Envy. People keep saying to me that they envy what we are doing, where we are going, and living a life that is somewhat footloose and fancy free. I have to admit it kind of bugs me when they say they envy us. I realize that they only see the positive changes but fail to remember the difficult changes that led to this lifestyle. If our loved ones had not died we would not be in the place we find ourselves. Much grief, much pain, and many difficult changes brought us to this place. Do not misunderstand me, I feel blessed to be in this place but how we got here was not fun at all.

Change. We did not want to change our life but death forced changes to be made. For those who casually say they envy the path we are currently on I think to myself, “You wouldn’t want to walk path that led to these changes.” Yet here we are and here we go into our ever-changing future.

Change. I have learned to change and adapt to what life brings my way. Losing a child changed everything in our life, nothing is the same as it was just 3 short years ago. Nor can it ever be again, so we embrace the change, adapt to the new life and move forward into the uncertain future of changes to come whether good or bad.

I guess what we have discovered is that unwanted life changes are inevitable. How we respond to the changes, and the personal changes we choose to make, make all the difference in how we heal on our journey with grief. Sometimes “going with it” is difficult but I have found that changes pay higher dividends than I ever expected. 

 

 

 

 

 

 

 

 

 

 

 

 

 

 

 

 

 

 

killing the envy in grief

There is the ugly side of me that awakened within my spirit when my son died. He is the true me, the dark side of me that was unearthed by four deaths in my family. He has always lived within me, though in the shadows and always lurking in the dark and in the secret places of my heart. He is my constant companion, he lives as I live and I hate his very presence.  His name is envy and I despise him deeply, he has a voice and his voice causes my conscience to reply back to his evil utterance. I scream at him, “Love does not envy!” I desire to kill him and to silence his taunts yet when he’s confronted he recedes to the darkness again until another opportune time comes for him to expose his ugly head and to whisper into my ear.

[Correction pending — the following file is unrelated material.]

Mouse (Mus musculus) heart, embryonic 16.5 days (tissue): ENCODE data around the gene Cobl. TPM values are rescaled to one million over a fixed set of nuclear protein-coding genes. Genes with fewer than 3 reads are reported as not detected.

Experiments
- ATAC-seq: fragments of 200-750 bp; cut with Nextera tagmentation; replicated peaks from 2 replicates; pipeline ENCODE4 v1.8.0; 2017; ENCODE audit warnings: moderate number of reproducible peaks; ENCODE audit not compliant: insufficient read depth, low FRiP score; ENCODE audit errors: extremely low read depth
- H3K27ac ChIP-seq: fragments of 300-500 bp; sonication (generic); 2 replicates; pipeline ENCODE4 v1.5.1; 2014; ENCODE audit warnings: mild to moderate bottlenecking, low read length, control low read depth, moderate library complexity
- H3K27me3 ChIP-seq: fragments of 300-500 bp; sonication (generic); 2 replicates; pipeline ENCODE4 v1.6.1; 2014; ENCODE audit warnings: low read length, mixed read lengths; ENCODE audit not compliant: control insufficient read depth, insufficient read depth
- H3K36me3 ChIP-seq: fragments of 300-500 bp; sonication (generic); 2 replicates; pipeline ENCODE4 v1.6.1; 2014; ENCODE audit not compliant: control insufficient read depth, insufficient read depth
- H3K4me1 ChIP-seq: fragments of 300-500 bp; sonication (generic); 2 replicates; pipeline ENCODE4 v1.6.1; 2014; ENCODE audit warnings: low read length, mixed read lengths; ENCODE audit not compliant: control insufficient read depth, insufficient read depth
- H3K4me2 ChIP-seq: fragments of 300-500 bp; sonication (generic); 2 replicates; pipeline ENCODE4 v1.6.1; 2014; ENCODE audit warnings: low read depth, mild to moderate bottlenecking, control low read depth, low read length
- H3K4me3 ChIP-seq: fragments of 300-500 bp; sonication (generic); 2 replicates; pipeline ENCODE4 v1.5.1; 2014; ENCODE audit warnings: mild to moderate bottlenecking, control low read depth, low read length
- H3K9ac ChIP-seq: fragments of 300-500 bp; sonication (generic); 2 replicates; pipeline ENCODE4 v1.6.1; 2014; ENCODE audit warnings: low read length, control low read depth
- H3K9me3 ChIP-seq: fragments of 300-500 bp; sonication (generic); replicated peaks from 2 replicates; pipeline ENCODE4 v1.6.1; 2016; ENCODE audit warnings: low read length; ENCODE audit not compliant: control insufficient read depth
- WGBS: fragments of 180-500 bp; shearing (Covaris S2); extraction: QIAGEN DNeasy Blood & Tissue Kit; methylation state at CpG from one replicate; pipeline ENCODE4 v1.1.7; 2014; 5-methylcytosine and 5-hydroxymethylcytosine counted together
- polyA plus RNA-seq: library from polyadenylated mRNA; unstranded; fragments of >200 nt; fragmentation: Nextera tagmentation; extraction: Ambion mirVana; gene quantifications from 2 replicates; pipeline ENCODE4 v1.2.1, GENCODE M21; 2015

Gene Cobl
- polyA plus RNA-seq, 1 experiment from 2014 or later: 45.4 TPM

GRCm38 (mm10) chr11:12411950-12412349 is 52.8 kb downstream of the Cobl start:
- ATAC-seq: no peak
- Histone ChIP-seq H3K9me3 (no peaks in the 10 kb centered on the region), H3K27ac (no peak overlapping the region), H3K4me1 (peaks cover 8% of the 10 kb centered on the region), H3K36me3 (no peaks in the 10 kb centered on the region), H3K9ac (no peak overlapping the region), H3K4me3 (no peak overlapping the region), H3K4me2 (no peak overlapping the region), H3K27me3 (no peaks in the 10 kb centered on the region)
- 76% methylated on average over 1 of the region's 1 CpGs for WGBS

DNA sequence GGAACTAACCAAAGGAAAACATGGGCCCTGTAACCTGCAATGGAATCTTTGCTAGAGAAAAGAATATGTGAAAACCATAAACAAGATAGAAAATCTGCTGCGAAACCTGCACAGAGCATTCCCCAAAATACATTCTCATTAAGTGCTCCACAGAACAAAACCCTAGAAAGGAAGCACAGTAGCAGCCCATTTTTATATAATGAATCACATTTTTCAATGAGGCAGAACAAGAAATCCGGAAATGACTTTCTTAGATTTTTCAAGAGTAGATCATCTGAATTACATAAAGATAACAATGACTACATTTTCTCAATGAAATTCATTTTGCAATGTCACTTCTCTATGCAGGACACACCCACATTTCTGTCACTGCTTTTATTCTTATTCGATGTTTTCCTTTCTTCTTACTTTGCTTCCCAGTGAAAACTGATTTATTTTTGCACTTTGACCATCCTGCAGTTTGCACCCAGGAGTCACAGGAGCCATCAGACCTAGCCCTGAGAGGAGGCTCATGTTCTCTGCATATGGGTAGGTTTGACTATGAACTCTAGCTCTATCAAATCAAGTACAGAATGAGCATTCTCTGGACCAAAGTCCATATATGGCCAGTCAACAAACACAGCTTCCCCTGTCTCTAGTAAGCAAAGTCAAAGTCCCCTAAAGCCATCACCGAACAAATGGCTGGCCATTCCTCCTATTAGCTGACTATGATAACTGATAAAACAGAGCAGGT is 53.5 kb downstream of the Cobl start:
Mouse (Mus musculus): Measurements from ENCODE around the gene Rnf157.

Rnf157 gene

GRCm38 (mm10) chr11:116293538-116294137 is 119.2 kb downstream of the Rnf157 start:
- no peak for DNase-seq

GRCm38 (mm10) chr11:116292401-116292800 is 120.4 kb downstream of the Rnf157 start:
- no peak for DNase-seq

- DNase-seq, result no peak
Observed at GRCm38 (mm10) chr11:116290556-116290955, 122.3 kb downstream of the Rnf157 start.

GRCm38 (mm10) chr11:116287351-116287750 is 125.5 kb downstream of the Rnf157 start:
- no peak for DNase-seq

Envy says many ugly things to me, things like, “Why does that kid get to live and your boy is dead?” Envy stands in the dark part of my eye and looks through the window at the happy people and utters, “Why do they get to be happy and I drown in sadness?” Envy recently seen a family the way mine used to be, he turned to my mind and said a terrible thing to me. He whispered, “Your family is shattered, it can never be the same. Why do they remain unbroken and feeling no pain?” I’d like to say envy has no place in me. However, honest grievers will all admit that envy arrives at the most unexpected times and in unsuspecting ways. I hate this dark companion, I distain his ugly face, I wish that I could kill him but when confronted he disappears without a trace.

Envy is ever with me where ever I may go. He sees all that once was and all that now is and desires what can never be. Envy craves for what it cannot have and embitters the heart of the one who makes him his constant friend. He is my constant enemy, he opposes the very nature and character of love; envy is the murderer of love.

God kill the envy in me for I know that you are love and, “Love is patient and kind; love does not envy or boast; it is not arrogant or rude. It does not insist on its own way; it is not irritable or resentful, it does not rejoice in wrongdoing, but rejoices with the truth. Love bears all things, believes all things, hopes all things, endures all things. Love never ends! (1 Corinthians 13:4-8)

Turn away from me envy from where you came, for the light of God’s love has exposed your ugly shame. Go back into hiding and return to your cell, to the place that you belong, to a place in the deepest hell.

Shine forth light of love, shine on in me, shine on forever, shine on I plead.